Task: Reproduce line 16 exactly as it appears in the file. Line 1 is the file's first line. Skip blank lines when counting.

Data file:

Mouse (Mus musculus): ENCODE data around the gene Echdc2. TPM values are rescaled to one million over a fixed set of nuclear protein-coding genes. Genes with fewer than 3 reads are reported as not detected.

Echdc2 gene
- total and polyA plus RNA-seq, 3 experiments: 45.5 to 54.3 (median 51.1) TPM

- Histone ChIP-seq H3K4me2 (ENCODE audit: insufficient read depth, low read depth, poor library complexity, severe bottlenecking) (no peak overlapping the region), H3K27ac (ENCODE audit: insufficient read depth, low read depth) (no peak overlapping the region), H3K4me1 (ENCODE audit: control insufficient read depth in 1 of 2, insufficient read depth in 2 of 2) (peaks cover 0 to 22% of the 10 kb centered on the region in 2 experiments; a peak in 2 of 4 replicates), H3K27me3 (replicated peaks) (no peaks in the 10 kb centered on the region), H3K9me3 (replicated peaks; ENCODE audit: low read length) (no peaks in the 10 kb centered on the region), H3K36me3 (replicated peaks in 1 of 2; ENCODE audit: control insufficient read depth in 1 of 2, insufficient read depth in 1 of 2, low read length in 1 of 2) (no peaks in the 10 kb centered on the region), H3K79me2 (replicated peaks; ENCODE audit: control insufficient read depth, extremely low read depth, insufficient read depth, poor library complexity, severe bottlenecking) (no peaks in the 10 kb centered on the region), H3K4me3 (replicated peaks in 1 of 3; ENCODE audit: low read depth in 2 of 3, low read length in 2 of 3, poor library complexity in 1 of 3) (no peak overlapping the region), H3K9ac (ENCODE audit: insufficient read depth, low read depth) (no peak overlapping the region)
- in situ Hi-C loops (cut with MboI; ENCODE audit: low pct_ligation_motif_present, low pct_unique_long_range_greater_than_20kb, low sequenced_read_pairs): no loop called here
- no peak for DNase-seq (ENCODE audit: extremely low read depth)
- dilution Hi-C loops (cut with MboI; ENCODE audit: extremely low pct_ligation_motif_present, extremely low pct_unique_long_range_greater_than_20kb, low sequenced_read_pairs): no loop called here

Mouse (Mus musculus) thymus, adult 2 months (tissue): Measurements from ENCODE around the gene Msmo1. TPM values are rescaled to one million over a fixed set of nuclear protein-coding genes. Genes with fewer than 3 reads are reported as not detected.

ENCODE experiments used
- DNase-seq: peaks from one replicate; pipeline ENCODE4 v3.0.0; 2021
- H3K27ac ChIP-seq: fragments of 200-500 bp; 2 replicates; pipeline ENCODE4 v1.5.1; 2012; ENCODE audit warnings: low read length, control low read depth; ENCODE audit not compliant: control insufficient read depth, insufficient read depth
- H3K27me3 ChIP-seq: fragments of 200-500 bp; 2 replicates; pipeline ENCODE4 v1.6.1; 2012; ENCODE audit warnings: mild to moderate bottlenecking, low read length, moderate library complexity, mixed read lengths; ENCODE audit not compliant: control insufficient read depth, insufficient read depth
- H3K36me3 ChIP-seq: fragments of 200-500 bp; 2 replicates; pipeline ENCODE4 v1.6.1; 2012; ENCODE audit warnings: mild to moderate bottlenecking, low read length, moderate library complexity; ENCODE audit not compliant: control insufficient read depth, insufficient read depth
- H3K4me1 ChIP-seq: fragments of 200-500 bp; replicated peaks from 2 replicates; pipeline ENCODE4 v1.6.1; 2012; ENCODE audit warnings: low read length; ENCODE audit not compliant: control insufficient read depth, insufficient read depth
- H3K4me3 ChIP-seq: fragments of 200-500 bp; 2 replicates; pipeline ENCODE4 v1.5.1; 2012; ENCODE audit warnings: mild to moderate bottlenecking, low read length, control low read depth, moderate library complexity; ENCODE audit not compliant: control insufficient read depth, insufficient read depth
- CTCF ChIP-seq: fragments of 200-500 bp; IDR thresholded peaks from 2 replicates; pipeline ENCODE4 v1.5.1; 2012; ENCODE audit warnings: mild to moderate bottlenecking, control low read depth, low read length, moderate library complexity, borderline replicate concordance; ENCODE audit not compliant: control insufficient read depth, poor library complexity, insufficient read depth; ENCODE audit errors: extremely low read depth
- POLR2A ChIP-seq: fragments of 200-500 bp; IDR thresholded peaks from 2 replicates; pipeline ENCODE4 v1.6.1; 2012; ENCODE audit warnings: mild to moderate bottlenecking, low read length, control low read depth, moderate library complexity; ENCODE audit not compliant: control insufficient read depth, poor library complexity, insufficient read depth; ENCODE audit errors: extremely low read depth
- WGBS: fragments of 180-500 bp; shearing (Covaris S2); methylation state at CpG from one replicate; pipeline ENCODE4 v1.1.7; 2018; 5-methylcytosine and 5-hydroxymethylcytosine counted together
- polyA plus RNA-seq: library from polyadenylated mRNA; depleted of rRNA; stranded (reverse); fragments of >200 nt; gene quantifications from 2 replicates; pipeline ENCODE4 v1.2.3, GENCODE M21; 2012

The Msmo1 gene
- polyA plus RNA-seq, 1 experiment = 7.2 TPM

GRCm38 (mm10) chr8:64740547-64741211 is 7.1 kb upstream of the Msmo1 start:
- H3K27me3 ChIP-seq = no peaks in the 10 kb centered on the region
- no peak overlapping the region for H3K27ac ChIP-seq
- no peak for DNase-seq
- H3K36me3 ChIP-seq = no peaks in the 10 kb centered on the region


- CTCF ChIP-seq: fragments of 200-500 bp; IDR thresholded peaks from 2 replicates; pipeline ENCODE4 v1.5.1; 2012; ENCODE audit warnings: mild to moderate bottlenecking, control low read depth, low read length, moderate library complexity, borderline replicate concordance; ENCODE audit not compliant: control insufficient read depth, poor library complexity, insufficient read depth; ENCODE audit errors: extremely low read depth